Learn how larger processor and wholesaler businesses have taken on the role of overseeing the processing, storing, and distributing of goods as well as the marketing and customer relationships.
Times have changed considerably for food and beverage companies selling whole or minimally processed products. Most started out as one-person or family operations years ago and have grown into sophisticated vertically integrated enterprises offering one-stop niche brands, solutions, and services. Some are cooperatives representing hundreds or thousands of small members who harvest fruits, vegetables, nuts, grains, coffee, tea, water, meats, or fish. Others are successful producers, processors, or distributors that have grown into sizable businesses in their own right.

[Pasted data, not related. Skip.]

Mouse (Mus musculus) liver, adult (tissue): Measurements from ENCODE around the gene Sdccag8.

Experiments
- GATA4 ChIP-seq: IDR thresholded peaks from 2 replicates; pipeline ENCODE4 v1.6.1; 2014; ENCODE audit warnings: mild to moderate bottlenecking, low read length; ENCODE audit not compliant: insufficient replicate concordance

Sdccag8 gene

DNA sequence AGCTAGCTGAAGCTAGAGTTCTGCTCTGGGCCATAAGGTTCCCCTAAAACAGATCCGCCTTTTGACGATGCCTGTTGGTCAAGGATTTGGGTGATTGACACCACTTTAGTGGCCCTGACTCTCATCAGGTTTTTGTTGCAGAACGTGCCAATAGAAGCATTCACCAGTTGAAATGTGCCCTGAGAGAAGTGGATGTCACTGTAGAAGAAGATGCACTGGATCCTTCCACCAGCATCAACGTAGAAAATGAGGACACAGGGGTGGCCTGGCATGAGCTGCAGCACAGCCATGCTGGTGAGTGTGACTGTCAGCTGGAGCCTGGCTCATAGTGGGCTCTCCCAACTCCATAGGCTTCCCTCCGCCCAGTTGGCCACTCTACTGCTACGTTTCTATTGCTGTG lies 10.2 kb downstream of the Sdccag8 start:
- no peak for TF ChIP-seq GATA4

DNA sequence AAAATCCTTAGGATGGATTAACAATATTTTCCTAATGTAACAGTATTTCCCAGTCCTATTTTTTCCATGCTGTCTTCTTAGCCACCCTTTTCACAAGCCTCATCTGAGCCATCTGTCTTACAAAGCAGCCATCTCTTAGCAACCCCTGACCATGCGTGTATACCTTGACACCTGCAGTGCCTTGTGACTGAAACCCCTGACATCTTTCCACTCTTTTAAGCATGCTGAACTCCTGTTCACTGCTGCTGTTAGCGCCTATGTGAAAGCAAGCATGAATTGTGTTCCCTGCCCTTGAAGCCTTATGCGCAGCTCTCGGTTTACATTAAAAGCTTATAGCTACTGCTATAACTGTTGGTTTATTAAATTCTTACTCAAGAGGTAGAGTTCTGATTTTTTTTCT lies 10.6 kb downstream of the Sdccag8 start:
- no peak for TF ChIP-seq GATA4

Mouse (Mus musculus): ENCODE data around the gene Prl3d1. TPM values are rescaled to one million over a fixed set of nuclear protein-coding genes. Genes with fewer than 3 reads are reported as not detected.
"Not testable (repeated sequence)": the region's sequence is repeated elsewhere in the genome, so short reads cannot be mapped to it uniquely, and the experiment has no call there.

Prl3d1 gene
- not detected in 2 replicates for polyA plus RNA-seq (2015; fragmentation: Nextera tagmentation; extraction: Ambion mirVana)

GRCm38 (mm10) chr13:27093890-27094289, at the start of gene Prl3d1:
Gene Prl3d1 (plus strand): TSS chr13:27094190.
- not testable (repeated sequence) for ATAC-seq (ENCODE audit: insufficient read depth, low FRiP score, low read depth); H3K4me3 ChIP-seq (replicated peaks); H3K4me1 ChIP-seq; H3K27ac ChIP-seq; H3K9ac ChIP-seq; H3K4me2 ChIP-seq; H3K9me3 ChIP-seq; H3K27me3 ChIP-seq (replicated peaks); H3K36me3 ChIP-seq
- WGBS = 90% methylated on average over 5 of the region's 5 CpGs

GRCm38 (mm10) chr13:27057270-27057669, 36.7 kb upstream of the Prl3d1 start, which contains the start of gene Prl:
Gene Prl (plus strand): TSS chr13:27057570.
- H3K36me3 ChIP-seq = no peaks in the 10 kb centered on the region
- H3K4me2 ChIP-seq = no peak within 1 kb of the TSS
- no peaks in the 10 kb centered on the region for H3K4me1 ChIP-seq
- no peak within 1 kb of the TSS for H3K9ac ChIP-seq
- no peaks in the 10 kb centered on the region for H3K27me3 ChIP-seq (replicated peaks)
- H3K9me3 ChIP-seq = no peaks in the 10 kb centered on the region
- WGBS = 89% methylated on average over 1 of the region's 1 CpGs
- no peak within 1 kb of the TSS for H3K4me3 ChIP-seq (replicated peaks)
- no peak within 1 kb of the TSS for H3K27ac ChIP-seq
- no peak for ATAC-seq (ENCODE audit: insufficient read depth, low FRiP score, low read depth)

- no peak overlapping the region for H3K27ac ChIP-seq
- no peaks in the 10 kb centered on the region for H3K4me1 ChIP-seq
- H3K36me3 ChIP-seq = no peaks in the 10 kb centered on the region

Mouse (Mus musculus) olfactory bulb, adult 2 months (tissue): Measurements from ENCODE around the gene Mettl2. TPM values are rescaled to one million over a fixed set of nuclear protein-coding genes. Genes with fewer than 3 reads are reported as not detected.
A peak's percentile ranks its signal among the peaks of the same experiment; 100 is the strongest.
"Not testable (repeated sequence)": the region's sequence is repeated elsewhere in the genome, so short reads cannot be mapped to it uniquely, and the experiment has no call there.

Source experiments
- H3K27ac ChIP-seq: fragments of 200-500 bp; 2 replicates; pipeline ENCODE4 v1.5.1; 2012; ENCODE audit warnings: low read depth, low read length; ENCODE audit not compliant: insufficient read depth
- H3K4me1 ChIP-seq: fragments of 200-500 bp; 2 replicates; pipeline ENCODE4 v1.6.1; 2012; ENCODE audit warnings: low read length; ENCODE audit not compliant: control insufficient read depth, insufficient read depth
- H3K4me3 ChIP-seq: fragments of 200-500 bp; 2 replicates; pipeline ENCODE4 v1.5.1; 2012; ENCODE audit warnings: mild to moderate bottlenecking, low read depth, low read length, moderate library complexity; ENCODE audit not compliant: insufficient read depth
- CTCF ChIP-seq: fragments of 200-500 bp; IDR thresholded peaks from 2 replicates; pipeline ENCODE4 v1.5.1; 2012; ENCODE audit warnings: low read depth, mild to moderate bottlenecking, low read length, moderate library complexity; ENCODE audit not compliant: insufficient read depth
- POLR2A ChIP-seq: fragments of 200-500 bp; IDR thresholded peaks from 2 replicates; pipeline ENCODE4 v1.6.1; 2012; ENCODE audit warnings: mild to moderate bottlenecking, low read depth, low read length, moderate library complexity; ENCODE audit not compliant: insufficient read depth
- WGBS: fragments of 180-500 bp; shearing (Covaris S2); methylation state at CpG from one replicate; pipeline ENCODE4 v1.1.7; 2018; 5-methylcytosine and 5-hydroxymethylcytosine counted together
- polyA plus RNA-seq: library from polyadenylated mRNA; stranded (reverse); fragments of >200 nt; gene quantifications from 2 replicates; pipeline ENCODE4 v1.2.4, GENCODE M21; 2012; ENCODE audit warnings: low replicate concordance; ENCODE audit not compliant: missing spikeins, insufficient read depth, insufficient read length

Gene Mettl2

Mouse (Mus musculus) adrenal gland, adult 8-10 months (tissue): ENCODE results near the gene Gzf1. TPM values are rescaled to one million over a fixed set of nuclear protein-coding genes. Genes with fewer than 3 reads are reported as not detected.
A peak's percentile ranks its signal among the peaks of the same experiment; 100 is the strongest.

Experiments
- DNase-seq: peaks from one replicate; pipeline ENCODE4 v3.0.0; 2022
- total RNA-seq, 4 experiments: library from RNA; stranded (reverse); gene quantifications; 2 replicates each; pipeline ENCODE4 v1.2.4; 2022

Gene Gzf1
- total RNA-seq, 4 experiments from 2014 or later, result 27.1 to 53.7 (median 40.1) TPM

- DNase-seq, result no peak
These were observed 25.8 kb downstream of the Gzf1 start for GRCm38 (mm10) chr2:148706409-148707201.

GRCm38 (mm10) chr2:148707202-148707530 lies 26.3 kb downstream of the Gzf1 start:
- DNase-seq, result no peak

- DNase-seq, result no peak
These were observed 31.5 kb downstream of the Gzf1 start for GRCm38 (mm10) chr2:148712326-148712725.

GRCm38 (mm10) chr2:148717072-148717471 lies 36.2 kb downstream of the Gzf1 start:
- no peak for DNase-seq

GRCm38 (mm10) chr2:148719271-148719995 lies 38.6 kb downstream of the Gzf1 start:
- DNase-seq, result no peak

Larger processor and wholesaler businesses are responsible for long-term strategies, marketing contracts, operational improvements, regulatory compliance, capital expenditures, acquisitions, and pricing strategies. As companies expand into new markets, they must meet additional regulations and serve more demanding customers. This puts their ability to maintain profitability (and increase pay prices in the case of co-ops) at risk.
The greatest challenges to this industry are:
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